July 15, 2011

European Bank Stress Tests Expected to Show 10 Banks Could Fail

Additional capital needed to endure long recession

Stress tests, scheduled to be revealed after European markets close on Friday, that were conducted on 90 European banks are expected to show that 10 of those banks would need more capital if they were to make it through an extended recession. Some of those banks were already working to build their reserves, despite the fact that the action comes too late to affect the test results.

Reuters reported that the International Monetary Fund (IMF) was critical of recapitalization done to bolster European banks, saying that it was taking too long to boost capital and that the U.S. had done more since the beginning of the financial crisis to strengthen its banks.

Although the move will not better its results, Volksbanken in Austria, one of the banks said to have failed, sold its eastern European division to Sberbank of Russia on Thursday, reportedly for approximately 590 million euros ($835 million). EFG Eurobank of Greece announced that talks were underway regarding the sale of a majority stake in its Turkish unit Eurobank Tekfen.

Many expectations are that between five  and 15 banks will not pass the tests, which are the third and most stringent round since the beginning of the financial crisis. Any banks that do not make it through will be expected to provide firm plans by September to make good any deficits, including potential use of taxpayer money to do so. Reuters’ sources within the euro zone, however, put the number a bit higher, at 10-15 banks. Problems are expected in Greece, Spain, Portugal, and Germany. One German bank and two Spanish banks have already complained that the test is too strict, with the German bank withdrawing itself from testing.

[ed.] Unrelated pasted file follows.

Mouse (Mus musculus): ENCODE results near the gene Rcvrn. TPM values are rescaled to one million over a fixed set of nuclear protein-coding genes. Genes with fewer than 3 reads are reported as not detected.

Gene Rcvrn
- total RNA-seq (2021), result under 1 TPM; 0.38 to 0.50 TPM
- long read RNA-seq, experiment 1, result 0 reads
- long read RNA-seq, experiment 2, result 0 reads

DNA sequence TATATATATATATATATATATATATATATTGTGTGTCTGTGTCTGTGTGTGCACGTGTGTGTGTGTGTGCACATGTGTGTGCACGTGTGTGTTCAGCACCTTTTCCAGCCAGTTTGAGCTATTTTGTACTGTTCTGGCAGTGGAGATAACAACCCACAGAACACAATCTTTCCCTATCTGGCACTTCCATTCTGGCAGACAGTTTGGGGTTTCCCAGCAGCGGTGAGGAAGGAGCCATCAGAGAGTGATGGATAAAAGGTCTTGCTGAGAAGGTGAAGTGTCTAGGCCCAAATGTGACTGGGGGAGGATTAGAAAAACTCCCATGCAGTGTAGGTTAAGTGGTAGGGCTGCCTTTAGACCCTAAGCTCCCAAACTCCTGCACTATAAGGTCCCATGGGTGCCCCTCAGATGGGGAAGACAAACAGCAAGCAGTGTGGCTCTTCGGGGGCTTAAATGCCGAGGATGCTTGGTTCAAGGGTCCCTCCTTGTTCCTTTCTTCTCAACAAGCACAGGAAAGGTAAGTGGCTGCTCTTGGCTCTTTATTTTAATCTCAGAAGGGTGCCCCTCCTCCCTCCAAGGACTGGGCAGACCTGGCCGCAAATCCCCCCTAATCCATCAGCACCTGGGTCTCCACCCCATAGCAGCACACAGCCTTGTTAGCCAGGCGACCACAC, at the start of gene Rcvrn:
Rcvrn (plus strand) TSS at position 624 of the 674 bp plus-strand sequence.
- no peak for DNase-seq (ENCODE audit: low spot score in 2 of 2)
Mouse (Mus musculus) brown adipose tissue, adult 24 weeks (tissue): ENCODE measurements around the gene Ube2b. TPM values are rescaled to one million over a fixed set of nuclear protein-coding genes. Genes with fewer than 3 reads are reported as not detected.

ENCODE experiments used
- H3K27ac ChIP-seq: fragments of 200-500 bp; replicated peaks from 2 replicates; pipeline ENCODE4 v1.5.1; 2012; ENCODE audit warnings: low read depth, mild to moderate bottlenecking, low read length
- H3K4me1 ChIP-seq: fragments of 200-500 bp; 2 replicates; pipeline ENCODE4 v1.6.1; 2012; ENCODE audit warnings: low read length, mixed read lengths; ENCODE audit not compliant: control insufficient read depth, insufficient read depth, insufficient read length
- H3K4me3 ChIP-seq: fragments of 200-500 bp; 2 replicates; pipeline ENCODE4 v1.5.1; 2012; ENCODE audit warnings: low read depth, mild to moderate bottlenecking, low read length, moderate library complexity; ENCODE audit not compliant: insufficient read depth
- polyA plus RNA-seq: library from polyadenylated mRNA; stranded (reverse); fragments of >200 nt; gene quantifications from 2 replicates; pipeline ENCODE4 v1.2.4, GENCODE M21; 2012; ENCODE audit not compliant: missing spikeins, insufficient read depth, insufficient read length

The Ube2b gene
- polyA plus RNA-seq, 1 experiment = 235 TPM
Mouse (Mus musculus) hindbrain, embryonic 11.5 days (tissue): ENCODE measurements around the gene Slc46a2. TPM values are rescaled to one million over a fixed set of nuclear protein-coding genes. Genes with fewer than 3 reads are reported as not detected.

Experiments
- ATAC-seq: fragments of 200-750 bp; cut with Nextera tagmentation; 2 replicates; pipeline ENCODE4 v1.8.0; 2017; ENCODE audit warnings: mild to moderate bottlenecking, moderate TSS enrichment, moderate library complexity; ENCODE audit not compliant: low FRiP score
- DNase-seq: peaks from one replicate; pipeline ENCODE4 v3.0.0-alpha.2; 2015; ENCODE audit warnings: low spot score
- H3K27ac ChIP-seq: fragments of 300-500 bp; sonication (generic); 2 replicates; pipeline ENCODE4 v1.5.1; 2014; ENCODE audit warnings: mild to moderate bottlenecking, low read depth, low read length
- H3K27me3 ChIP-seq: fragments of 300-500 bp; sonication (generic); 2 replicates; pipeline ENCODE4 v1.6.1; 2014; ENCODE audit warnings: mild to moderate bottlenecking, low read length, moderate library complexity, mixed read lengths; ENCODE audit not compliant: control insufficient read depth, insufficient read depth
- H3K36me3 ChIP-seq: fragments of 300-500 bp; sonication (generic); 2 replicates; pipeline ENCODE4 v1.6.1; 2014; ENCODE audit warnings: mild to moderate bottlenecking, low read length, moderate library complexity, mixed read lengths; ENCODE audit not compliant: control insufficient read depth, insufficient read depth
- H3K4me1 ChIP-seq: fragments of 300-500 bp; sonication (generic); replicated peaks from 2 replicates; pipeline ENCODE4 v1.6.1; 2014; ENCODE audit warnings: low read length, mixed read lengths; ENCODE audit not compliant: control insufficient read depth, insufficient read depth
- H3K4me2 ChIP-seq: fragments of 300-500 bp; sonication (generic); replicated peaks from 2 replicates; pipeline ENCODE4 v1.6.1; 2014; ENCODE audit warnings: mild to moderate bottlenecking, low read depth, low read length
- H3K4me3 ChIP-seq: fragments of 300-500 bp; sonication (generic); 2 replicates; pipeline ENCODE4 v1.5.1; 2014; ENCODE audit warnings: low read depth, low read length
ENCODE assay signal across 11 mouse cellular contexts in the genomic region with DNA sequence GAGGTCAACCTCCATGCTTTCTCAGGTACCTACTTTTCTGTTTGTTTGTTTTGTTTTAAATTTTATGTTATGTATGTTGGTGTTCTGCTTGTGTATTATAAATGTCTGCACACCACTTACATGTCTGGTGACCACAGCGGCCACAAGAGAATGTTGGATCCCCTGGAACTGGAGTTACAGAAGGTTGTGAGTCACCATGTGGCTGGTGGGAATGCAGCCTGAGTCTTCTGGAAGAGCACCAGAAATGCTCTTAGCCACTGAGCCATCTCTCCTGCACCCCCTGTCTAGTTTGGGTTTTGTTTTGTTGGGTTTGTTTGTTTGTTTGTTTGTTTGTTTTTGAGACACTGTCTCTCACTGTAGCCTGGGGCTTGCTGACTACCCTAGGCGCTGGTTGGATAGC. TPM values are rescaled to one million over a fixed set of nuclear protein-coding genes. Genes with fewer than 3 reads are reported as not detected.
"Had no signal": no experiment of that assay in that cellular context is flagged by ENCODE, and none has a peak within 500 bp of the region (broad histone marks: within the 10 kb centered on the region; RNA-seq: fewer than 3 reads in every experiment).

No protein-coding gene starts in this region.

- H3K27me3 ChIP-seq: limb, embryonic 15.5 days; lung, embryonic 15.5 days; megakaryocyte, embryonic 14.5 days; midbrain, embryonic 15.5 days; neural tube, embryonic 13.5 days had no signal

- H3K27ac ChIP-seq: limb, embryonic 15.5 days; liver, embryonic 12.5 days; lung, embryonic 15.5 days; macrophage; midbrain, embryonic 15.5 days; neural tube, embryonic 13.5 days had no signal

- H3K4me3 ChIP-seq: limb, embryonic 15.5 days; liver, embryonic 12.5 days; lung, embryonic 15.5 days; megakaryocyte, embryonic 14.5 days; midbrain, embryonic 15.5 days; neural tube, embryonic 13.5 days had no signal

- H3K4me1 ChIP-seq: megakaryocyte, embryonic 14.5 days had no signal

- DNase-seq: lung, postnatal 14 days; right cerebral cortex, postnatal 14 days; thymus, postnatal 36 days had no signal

Nils Melngailis, managing director at restructuring advisor Alvarez & Marsal, said in the report, "It is action rather than analysis that is important. The regulators and the banks already know who the weaker players are. The stress tests can confirm that, but they will have no teeth unless followed up by restructuring and consolidation of the financial landscape."

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